The orange flavour got us thinking, funnily enough, about orangeries. Orangeries are the ancestors of modern green houses, and they are beeeeeautiful. They were first built in Renaissance Italy, not long after oranges themselves were introduced to Europe. There were essentially either a room or separate building that was dedicated to sheltering delicate citrus trees during the relatively harsh European winters. Originally a purely practical matter, they soon grew in status to become luxurious architectural elements that conveyed the prestige and wealth of their owners, and they protected a variety of exotic plants. According to Wikipedia, “Owners would conduct their guests there on tours of the garden to admire not only the fruits within but the architecture without. Often the orangery would contain fountains, grottos, and an area in which to entertain in inclement weather.” One of the most famous orangerie is the one at Versailles. Built in the 1680s (before the palace itself!) it is still in use today, housing over a thousand trees—primarily orange—which are moved outside in their wooden planters between May and October. Can you imagine a more perfect place to nibble your way through a box macarons... and maybe a bottle of something bubbly? :)
It wouldn't be September without a bit of Pumpkin Spice. :) Our Pumpkin Spice Macarons are filled with real pumpkin puree that's been whipped with buttercream, and they have a generous dusting of delicious, sweet spice on top. We recommend pairing these with a scuffle-y walk through a sunny park full of trees that have colourful crunchy leaves!
"First he ate some lettuces and some French beans; and then he ate some radishes." And THEN he ate some Carrot Cake Macarons!
Doesn’t this fall-ish air smell wonderful?? We’re kicking off root vegetable season with some Carrot Cake Macarons. As with the cake we’ve used real bits of carrot throughout, and we’ve whipped up a cream cheese frosting filling. We think even Peter Rabbit would approve! The mischievous bunny is well over 100 years old now—he was created in 1893 by Beatrix Potter, in a letter she wrote to cheer up a young boy who was ill. So sweet! Peter Rabbit has since made an appearance on everything from spoons to television specials, but the little book itself will never lose its magic.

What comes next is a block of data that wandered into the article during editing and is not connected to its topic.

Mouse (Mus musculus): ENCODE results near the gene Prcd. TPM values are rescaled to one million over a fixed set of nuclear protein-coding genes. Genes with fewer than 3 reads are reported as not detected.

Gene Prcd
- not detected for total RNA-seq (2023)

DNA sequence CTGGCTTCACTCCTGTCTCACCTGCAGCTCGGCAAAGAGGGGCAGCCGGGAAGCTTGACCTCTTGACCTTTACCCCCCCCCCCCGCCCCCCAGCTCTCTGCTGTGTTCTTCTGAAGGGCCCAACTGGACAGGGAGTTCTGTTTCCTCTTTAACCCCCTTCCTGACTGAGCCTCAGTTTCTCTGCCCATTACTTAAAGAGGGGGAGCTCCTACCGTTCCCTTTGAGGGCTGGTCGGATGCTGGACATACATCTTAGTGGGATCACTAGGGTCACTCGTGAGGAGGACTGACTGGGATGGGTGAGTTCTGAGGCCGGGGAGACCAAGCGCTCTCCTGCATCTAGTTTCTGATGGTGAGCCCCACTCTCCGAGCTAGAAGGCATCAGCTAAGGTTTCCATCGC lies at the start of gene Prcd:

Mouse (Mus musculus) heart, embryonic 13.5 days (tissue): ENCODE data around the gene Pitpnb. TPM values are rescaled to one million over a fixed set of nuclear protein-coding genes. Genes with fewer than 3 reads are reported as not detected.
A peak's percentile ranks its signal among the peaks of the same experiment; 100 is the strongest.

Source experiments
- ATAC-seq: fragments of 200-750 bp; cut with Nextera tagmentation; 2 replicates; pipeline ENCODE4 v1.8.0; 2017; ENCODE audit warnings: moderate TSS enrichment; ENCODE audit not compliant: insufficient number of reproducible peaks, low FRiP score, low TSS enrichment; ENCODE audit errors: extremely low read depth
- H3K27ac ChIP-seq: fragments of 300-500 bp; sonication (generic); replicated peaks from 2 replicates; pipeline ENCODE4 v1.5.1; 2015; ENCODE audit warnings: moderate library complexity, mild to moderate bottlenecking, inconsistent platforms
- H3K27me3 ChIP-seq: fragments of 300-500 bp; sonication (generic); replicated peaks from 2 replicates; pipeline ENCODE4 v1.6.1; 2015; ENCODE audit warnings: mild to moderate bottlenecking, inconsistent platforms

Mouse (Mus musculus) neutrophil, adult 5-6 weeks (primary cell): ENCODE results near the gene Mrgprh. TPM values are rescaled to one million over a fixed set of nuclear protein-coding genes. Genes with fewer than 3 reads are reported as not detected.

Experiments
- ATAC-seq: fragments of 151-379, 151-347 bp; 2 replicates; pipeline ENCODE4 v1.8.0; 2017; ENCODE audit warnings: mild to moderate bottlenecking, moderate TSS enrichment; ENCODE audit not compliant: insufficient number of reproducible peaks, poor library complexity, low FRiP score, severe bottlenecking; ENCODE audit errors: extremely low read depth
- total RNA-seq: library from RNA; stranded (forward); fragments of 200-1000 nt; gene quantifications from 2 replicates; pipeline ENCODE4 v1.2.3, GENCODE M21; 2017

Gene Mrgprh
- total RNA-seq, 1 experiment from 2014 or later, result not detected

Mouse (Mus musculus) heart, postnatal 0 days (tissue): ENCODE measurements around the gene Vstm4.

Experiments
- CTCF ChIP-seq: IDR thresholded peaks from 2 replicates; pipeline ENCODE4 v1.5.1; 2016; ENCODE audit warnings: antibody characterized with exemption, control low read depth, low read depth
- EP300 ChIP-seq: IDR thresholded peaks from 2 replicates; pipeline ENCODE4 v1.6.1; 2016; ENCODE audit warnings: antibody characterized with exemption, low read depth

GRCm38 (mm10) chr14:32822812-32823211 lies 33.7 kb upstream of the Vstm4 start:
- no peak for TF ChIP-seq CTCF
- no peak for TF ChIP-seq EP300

We’re always excited to let you know about our new flavours. But today we wanted to shine the spotlight on some of the flavours that have been in our macaron cases from day one (or close to!), and which are pretty much guaranteed to always be there. People come back for these time and time again, and we have to admit we're pretty partial to them ourselves! Read on to learn more about what goes into these Bon Macaron classics.
Nutella: This is one of our most popular—everybody knows and loves Nutella. We use Nutella and buttercream, and then we roast hazelnuts to sprinkle on top.
Rose: We use the roses from Happy Valley Lavender and Herb Farm as a decoration, and the filling is butter cream with rose syrup, and a little bit of rose jam.
Salted Caramel: The caramel sauce is our own simple recipe: salted butter, sugar, and whipping cream. And we have the sauce available to be purchased in jars!
Bacon Cream Cheese: This one is cream cheese, of course, with real bacon that we cook ourselves and grind into tiny little bacon bits.
Lavender: Like the rose petals, the lavender is from Happy Valley, and we simply grind it up and mix it with the butter cream.
Goat Cheese and Fig: Another really simple one. These are made with chevre that we mix with some fig spread. It’s a good one for people who can’t tolerate cow’s milk!
Pistachio: This one is butter cream whipped with pistachio paste—a real French classic!
And there you have it! A few of our all time favourites :)
Aren't these beautiful!! If we do say so ourselves... Hot on the heels of our Bubble Gum Macarons, we're keeping things super sweet this weekend, with Cotton Candy Macarons! Time for a fun food fact: the machine spun cotton candy we know today was apparently created by a dentist. It hit the scene at the 1904 world fair, where it was called "Fairy Floss". Cute! (Spun sugar, though, dates to as far back as sometime in the Italian 15th century.) This seems like the perfect time to share some work from American artist: Will Cotton.
It’s a big day for us! We’re celebrating the opening of our brand new patisserie—located in Vancouver’s beautiful Kitsilano—with a little party… a little party that will feature free sampling of over 50 different kinds of macarons! If you’re in Vancouver this evening, please join as at 2823 West Broadway between 6pm and 10pm. It you can’t make it, score a few brownie points by tipping off friends and loved ones. :)
The Facebook event is here. We'd love to see you.
P.S. Don't worry—our Victoria location will remain open for business as usual!